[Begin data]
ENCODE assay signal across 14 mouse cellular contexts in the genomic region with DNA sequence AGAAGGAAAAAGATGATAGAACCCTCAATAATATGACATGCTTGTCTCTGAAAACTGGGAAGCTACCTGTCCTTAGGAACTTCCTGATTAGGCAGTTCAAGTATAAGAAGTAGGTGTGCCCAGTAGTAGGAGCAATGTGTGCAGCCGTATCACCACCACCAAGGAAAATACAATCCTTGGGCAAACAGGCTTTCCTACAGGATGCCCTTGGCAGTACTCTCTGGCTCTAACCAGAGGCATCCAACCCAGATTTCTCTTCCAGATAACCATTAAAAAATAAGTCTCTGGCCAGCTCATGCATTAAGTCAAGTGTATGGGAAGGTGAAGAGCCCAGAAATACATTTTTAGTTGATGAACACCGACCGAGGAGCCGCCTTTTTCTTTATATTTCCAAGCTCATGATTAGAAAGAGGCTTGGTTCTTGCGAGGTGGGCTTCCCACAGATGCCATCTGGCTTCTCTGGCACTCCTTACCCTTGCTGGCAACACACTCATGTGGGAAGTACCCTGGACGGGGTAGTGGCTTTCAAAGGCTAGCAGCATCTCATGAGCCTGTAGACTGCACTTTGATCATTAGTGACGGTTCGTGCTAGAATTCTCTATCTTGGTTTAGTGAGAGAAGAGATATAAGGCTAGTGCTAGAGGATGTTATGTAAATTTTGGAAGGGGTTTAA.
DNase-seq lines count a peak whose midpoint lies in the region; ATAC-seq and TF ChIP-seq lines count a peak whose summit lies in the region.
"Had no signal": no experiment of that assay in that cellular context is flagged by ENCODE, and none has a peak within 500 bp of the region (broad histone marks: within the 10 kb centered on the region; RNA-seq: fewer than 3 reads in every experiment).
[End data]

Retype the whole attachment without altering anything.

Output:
ENCODE assay signal across 14 mouse cellular contexts in the genomic region with DNA sequence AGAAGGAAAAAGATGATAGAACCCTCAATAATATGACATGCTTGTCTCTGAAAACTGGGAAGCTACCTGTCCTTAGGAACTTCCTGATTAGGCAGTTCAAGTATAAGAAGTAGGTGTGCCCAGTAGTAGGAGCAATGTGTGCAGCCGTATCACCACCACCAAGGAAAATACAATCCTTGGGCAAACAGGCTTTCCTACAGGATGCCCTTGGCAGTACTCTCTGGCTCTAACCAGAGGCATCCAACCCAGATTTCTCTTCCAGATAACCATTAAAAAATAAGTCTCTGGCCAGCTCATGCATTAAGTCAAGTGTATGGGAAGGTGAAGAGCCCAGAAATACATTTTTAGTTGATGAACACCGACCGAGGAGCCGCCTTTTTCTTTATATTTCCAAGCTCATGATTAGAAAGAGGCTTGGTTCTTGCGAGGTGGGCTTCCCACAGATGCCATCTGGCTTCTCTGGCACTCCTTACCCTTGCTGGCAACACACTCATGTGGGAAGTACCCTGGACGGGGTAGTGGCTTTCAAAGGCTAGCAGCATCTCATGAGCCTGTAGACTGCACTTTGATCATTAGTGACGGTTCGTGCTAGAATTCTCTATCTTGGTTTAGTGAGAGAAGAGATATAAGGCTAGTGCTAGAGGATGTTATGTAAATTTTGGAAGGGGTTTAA.
DNase-seq lines count a peak whose midpoint lies in the region; ATAC-seq and TF ChIP-seq lines count a peak whose summit lies in the region.
"Had no signal": no experiment of that assay in that cellular context is flagged by ENCODE, and none has a peak within 500 bp of the region (broad histone marks: within the 10 kb centered on the region; RNA-seq: fewer than 3 reads in every experiment).